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Scientific Highlight

Press Release


29 May 2007

  Carbon Joins the Magnetic Club

summary written by Brad Plummer, SLAC Communication Office


The exclusive club of magnetic elements officially has a new member-carbon. Using a proton beam and advanced x-ray techniques, SLAC researchers in collaboration with colleagues from LBNL and the University of Leipzig in Germany have finally put to rest doubts about carbon's ability to be made magnetic.

"In the past, some groups thought they had discovered magnetic carbon," said Hendrik Ohldag, the paper's lead author and SSRL staff scientist. "Unfortunately, they realized later that they were misled by small amounts of iron, cobalt or nickel in their samples." In Leipzig, Ohldag's team applied a beam of protons to disrupt and align a portion of the electrons in samples of pure carbon, magnetizing tiny, measurable spots within the carbon. The team then used the x-ray microscope at ALS to obtain images of the magnetized portions-a measurement only possible with a state-of-the-art microscope that uses the brilliant x-ray beams generated when electrons accelerate around the ring of a synchrotron. The x-ray beam also enabled the team to verify beyond doubt that the sample remained free of impurities during the experiments, unlike the case in previous studies.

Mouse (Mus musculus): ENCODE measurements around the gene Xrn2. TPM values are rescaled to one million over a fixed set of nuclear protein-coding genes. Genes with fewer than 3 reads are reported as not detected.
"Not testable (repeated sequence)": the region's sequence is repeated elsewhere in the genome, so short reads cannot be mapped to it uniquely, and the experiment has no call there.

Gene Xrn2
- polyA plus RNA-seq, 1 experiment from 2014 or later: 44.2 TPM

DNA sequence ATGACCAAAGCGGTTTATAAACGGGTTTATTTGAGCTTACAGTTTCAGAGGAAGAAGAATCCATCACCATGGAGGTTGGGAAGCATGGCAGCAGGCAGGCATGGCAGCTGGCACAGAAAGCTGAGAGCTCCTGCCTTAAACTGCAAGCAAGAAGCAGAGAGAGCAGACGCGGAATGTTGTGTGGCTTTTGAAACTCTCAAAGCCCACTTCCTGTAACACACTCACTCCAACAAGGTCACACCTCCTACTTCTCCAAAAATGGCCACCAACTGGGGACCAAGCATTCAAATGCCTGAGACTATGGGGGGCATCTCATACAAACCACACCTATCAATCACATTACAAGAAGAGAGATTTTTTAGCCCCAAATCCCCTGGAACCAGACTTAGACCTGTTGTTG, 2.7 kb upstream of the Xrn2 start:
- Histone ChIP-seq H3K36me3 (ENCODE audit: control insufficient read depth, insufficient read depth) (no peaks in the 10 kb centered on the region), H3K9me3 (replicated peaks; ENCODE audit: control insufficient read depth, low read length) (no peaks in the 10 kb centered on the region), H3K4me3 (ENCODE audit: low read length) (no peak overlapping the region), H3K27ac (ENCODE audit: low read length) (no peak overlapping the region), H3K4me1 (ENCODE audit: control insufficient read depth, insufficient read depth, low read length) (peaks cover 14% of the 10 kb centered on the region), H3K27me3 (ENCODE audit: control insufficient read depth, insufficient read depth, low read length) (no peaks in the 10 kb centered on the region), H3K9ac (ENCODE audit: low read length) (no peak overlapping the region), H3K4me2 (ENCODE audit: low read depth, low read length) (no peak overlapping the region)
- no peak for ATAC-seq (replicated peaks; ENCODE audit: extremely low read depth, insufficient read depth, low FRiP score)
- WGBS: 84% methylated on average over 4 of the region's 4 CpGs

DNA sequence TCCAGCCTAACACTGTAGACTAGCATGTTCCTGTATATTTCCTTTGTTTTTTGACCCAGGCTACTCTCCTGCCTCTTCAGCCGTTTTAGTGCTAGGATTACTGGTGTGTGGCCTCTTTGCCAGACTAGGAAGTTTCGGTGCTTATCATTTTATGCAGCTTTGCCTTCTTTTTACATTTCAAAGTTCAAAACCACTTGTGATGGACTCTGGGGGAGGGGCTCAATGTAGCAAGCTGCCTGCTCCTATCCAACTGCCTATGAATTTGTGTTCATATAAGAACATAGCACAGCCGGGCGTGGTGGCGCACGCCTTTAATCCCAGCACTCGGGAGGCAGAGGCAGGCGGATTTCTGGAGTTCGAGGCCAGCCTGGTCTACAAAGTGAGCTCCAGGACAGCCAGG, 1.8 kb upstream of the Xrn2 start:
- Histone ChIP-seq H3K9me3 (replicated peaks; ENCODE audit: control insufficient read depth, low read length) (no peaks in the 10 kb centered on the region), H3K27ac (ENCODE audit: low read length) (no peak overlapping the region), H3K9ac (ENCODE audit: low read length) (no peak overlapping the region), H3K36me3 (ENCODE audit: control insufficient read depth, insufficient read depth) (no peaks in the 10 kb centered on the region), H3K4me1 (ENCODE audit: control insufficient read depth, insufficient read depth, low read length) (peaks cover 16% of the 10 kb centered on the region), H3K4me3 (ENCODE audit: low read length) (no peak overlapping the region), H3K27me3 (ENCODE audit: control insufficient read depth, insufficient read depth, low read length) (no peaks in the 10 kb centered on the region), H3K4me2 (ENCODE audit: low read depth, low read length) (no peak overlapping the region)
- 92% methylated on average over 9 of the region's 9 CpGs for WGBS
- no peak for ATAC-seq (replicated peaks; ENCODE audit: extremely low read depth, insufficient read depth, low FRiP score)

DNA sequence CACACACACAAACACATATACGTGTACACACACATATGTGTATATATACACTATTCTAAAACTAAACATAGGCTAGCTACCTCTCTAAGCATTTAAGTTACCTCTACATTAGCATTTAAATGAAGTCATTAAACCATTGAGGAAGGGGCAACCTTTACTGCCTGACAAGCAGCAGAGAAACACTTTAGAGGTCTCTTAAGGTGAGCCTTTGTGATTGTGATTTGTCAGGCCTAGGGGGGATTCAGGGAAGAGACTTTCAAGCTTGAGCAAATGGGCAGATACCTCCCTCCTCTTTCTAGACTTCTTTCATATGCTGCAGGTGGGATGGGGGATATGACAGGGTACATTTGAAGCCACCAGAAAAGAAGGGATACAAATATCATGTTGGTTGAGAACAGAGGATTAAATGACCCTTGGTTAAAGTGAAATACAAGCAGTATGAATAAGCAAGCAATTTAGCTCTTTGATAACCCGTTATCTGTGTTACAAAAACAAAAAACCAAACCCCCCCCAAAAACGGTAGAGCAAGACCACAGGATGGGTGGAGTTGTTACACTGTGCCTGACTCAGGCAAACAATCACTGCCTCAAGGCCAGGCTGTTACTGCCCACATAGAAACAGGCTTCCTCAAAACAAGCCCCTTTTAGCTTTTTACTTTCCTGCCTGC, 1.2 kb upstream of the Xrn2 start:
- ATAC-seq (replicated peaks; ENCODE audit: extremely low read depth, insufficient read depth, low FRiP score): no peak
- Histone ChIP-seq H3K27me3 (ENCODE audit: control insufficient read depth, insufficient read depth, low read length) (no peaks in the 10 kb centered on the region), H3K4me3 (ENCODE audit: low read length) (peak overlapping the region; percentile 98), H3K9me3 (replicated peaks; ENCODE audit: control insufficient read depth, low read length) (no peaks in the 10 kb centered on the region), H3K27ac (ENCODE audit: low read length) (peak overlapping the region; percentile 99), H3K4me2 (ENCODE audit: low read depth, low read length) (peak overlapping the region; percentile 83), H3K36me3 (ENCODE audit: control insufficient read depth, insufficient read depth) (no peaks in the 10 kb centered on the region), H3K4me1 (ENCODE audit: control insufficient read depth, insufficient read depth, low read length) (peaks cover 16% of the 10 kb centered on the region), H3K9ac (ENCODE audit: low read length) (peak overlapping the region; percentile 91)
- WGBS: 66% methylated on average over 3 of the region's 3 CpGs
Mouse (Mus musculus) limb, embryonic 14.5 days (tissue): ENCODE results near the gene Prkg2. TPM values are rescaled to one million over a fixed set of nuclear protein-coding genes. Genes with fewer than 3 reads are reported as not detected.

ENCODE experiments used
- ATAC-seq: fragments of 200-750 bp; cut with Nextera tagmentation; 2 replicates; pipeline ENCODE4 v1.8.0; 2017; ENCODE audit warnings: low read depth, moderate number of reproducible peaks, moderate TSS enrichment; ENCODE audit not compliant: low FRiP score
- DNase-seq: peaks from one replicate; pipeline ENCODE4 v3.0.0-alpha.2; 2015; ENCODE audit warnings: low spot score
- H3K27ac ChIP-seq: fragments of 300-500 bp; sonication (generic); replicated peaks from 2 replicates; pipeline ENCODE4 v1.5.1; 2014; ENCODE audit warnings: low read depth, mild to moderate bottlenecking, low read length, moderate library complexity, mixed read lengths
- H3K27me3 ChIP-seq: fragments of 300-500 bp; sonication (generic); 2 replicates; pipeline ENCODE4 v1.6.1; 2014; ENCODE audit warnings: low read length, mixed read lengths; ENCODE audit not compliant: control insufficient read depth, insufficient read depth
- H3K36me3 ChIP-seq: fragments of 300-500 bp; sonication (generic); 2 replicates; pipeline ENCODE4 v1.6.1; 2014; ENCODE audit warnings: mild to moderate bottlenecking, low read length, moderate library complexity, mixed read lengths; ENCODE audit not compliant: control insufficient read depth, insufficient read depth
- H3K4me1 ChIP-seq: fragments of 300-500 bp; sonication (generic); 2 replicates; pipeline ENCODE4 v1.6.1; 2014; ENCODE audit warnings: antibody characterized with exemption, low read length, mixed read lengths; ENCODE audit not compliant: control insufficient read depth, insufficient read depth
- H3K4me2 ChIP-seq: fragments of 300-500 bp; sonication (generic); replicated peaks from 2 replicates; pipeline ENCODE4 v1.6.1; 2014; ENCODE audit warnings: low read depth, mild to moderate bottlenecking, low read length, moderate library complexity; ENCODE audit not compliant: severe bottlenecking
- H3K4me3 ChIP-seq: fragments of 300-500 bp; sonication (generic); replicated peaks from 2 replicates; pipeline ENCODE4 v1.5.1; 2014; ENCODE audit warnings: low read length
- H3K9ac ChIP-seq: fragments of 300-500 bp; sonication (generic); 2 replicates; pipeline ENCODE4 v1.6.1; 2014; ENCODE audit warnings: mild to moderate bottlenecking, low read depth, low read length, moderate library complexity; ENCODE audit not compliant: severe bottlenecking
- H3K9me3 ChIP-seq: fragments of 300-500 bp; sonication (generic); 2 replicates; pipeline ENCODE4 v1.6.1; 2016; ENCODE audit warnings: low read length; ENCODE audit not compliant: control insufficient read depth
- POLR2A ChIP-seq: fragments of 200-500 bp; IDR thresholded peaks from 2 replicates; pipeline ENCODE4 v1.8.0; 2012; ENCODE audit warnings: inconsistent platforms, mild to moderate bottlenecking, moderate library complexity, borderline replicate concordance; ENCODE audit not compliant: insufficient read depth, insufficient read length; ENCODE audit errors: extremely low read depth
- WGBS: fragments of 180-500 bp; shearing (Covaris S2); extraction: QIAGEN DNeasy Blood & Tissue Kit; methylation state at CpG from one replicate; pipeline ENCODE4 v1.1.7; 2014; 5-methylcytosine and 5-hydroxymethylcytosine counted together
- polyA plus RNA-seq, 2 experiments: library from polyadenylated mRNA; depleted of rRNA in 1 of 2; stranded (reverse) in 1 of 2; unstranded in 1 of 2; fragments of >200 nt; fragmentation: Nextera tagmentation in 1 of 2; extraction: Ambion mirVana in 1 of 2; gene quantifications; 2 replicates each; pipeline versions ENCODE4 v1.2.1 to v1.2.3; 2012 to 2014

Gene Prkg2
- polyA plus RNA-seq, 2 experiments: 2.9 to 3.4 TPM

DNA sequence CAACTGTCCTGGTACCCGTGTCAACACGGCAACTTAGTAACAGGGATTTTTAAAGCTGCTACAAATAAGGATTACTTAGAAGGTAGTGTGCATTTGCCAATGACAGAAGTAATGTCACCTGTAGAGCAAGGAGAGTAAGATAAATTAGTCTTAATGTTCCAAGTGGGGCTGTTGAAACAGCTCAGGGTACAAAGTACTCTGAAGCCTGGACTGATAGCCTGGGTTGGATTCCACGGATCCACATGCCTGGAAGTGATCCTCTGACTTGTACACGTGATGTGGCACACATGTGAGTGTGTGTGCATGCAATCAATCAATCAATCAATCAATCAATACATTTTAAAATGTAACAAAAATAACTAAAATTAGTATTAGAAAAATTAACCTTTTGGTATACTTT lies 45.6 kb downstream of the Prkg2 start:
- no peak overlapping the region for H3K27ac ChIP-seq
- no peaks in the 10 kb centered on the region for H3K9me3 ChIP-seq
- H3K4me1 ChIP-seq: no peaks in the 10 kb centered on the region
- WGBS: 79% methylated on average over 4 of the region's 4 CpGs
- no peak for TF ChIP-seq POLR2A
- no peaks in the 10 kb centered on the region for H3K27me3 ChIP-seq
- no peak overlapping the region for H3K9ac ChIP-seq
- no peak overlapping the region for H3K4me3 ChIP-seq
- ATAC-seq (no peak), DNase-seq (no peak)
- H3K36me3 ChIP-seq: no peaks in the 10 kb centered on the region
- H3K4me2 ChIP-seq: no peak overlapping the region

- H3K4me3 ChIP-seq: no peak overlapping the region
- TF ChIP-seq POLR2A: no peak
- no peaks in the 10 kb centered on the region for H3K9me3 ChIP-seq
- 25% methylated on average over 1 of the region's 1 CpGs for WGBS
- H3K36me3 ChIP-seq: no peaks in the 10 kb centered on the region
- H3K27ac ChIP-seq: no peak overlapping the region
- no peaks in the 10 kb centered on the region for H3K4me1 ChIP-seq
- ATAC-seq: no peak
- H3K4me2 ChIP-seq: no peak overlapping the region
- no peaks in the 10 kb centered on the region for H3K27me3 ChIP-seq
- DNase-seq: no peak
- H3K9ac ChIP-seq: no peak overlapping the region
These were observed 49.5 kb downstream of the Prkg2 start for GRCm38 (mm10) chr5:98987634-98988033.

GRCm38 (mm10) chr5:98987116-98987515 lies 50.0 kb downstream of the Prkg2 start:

Harnessing the magnetic properties of carbon could one day revolutionize a range of fields from nanotechnology to electronics. Magnetism, which forms the basis of information storage and processing in computer hard drives, could be employed in novel ways in tomorrow's electronic devices.

The results appeared in the May 4 edition of Physical Review Letters.

To learn more about this research see the full scientific highlight at:

H. Ohldag, T. Tyliszczak, R. Höhne, D. Spemann, P. Equinazi, M. Ungureanu and T. Butz, p-Electron Ferromagnetism in Metal-Free Carbon Probed by Soft X-ray Dichroism", Phys. Rev. Lett. 98, 187204 (2007)